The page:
With the current state of technology, local power generation is not able to support local consumers when the grid goes down. The inverters have to sense power at the grid before they can inject power into the grid.
There are two types of grid failure from the point of view of an inverter. The first is a clean break in power: a tree falls on a line and a breaker at the generating source cuts all power to an area for safety reasons until normal delivery can be restored, or Hydro is reorganizing delivery sources and produces a brief interruption as the switch-over takes place. The second type is where the conditions on the grid become unstable which triggers an inverter shut-down. The oven continues to work, and lights may seem to be over-bright or rather yellow and dim indicating voltage outside its normal range. These are unusual events, triggered by perhaps a very hot and humid day when demand for cooling power rises significantly. The inverters detect this low or high voltage and are programmed to shut down until normal conditions return. The result for the producer is a loss of income for the duration of the loss of stable grid power.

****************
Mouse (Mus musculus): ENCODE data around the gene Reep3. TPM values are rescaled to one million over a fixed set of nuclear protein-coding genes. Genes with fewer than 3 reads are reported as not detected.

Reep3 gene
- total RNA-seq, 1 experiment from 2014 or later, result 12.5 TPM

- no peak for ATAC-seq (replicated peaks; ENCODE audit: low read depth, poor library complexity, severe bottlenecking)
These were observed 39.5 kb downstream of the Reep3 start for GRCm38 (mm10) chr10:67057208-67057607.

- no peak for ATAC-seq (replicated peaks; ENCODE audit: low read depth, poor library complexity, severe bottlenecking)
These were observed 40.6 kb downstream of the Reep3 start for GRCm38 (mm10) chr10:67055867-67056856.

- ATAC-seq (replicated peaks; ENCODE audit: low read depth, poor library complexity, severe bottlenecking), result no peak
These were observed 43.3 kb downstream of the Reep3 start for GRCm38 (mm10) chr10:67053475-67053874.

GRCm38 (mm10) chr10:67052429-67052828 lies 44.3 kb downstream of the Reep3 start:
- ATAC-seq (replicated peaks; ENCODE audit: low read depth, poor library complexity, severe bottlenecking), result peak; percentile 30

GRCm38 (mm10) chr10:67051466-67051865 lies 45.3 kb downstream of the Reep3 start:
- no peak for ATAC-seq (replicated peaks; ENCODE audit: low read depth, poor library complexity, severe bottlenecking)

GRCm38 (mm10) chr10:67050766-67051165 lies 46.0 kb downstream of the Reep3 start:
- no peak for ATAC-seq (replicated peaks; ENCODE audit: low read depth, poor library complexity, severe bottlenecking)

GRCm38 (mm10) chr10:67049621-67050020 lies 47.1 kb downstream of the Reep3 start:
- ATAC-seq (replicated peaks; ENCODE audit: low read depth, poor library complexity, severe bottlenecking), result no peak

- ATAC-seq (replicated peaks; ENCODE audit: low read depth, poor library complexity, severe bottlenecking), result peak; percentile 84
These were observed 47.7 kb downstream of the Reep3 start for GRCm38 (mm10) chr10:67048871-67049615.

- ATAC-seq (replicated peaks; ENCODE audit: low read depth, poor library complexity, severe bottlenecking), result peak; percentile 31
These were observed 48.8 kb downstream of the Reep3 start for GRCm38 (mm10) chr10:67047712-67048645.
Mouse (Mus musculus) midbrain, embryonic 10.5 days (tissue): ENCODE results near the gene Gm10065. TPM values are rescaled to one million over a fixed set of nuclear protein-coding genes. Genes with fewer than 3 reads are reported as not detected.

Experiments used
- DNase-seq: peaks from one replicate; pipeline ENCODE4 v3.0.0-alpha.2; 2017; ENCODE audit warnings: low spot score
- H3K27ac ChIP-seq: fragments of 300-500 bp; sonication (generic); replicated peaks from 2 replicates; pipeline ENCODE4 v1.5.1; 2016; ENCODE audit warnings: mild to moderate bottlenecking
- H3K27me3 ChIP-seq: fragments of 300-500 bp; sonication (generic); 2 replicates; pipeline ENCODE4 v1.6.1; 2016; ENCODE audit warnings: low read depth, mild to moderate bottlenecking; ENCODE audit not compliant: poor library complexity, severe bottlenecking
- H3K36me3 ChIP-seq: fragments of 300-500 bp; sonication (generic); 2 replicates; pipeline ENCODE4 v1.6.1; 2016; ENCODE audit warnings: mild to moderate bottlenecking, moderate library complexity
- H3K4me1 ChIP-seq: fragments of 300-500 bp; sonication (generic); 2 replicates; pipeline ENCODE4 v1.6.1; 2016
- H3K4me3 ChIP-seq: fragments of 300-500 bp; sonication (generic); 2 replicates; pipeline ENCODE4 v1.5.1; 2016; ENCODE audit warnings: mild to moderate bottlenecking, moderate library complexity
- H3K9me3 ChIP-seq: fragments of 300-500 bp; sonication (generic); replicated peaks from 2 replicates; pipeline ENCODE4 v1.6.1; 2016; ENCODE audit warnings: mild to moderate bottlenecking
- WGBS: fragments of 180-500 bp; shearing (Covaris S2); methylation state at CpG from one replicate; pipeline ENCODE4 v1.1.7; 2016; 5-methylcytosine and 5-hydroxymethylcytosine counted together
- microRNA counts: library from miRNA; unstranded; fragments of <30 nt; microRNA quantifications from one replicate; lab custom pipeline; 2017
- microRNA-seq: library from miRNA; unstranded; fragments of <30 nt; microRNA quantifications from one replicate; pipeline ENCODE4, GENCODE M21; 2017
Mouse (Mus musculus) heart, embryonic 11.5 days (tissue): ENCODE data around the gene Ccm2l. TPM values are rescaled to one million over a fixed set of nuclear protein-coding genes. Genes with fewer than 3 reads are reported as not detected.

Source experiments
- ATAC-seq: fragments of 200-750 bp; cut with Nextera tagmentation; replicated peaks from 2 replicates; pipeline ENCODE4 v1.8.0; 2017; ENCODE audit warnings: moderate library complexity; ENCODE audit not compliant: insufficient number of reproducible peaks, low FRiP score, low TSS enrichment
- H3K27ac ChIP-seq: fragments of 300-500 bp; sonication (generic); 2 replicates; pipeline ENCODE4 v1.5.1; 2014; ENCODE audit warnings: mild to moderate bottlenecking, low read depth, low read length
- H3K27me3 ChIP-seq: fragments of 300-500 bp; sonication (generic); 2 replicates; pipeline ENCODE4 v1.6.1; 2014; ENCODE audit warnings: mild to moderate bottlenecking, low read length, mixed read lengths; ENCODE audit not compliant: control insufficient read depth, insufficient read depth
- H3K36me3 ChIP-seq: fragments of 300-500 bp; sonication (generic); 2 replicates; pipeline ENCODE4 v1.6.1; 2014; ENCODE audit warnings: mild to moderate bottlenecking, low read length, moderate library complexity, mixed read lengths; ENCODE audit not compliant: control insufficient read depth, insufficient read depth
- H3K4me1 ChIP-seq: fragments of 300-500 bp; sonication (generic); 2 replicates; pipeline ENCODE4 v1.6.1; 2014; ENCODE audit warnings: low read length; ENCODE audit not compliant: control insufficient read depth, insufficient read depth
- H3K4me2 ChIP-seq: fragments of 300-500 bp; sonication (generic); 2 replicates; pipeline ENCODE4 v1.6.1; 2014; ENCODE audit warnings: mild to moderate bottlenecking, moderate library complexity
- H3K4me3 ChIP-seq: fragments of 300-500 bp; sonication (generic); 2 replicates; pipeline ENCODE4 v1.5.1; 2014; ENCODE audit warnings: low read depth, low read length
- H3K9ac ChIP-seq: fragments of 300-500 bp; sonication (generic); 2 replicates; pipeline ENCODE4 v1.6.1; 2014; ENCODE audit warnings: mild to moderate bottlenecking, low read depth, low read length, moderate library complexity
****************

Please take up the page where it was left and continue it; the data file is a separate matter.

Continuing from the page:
Even momentary power interruptions are important. When the power goes down for a few seconds, the inverters must wait for five full minutes after the power comes back to sense the harmonics of the grid supply, harmonize its own alternating current to suit the grid, and then recommence supplying power. In the meantime, a small portion of the contract has been irrevocably lost to the producer. These brief interruptions are surprisingly frequent; I guess Hydro is rebalancing or rerouting power. It is enough to stop the clock on your microwave or reboot your connection to the Internet, but normal resistance applications are largely unaffected.
Example: at 80 cents per kWh at midday in full sun producing 9.5 kWh, the loss is about $0.63 for five minutes out.
Ontario Hydro needs to maintain its lines; from time to time the grid goes down for about three hours during daylight so that poles can be replaced or equipment maintained. When my system was first installed, the state of the forestry affecting lines in my location was poor, with approximately five to ten extended power outages per year due to trees falling on lines during a storm, whether wind, lightning, snow and ice accumulation, traffic accident or simply pole replacement. The grid put significant resources into forestry in the area, and now the situation has improved enormously, with perhaps only one such incident per year. The effort by the grid forestry people reduced my costs. They could help me even more by doing necessary maintenance at night, but no doubt this increases the difficulty of the work and raises safety concerns. I can live with the associated costs.
Example: at 80 cents per kWh at midday in full sun producing 9.5 kWh, three hours outage is worth $22.80 in lost income.
It is clearly important that for a producer, maintenance windows should be timed to have minimal impact on local generation, otherwise losses are incurred.